When you can capture that and nestle it into your property, you’re going to find yourself as the destination for not just the consumer, but for the other business people: landscape contractors, landscape architects and designers—the types of people who may travel hours or perhaps are part of a giant tour traveling through the country. Your opportunities now go from a local to a national level or beyond. And for that space, for the product, well, I’ve seen it done in as small of a space as 8 ft. of gondola shelving.
 
How Much Product?
What I like to say is you want to have a little bit of everything, but not too much of anything because with today’s supply and distribution models, you’re able to capture product and have it delivered in a matter of days. Have enough to show that you’re in business because the hobbyist can see right through your impression of being the one-stop pond shop if you only have a few items on the shelf and they’re old and dusty.

The footprint that we have at Blue Thumb is 1,000 sq. ft. That consists of 300 sq. ft. of fish tanks for fish resale, an additional 200 sq. ft. for displays of bubbling fountains, our fountain vase collection and babbling brooks and inspiration. So that leaves us with 500 sq. ft. of merchandise and checkout space. With the right marketing approach—taking on digital marketing services that help you market your business and grow—tag that with inventory, nice displays and inspiration, we’re able to create growth. First-year sales figures can reach $56,000. Second year, $123,000, and third year, you are on track for $180,000.

The steps to doing this does involve funding, so the cost if we were to stock a 400-sq. ft. space with merchandise, you could do it in as little as $5,000 to $8,000, but ideally, you’re bringing in $10,000 to $15,000. With those numbers, you can afford to put in a couple of displays and grow on those each year to use them as seminars to teach people and customers.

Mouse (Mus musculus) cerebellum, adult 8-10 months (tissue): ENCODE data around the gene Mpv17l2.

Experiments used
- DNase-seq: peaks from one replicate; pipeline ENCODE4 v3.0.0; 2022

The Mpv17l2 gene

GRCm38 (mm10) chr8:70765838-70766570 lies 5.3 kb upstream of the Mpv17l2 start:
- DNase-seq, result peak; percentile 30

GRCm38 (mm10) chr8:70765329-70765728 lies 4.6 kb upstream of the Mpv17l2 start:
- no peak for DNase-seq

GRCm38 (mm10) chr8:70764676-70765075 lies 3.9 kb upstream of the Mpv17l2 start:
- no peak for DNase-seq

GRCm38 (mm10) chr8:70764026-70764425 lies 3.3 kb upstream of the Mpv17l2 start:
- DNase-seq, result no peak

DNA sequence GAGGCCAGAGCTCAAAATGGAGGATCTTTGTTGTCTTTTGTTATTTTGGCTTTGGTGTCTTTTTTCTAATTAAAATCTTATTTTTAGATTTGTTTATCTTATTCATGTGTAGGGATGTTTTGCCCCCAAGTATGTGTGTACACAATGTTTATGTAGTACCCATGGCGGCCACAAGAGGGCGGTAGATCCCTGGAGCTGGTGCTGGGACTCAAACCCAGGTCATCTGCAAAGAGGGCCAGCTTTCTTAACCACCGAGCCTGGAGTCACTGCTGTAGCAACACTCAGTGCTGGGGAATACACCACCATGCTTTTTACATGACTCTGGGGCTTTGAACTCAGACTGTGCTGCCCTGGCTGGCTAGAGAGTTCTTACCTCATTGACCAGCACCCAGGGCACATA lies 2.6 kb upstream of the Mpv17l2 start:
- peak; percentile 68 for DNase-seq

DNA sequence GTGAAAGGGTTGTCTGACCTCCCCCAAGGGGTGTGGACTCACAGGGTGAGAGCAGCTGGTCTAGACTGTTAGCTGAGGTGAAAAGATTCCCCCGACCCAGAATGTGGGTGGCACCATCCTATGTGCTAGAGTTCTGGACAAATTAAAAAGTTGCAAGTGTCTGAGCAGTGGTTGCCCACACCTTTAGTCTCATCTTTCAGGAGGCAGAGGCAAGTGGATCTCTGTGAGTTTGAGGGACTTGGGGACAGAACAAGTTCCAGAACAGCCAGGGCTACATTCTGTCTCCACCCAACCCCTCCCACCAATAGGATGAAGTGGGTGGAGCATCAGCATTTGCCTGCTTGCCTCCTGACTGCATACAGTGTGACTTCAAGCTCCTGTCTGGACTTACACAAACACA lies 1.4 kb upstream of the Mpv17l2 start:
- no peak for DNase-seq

Products to include in your store would be consumables at first—pumps, water treatments and fish foods. Items consumers require on an on-going basis are key and will help keep your retail door revolving. When a retailer brings on minimum advertised price (MAP) branded products or those brands with MAP programs, the online retailer and the brick and mortar store all compete on the same price levels, therefore, making your competitive difference your displays, friendly service and your people. 

Create a store that’s vibrant and that matches your personality. Or if you’re dry, add some water to it. Find somebody else to come in, give you a creative eye and you run the business side. Recent market surveys show water features are top of mind. More than 83% of landscape architects in the 2014 survey said water features and outdoor living space are top of mind. Grab a hold and let’s begin this pond building experience. GP


Aaron Scarlata is Business Development Manager at Pondbuilders Inc. He can be reached at aaron@mipond.com.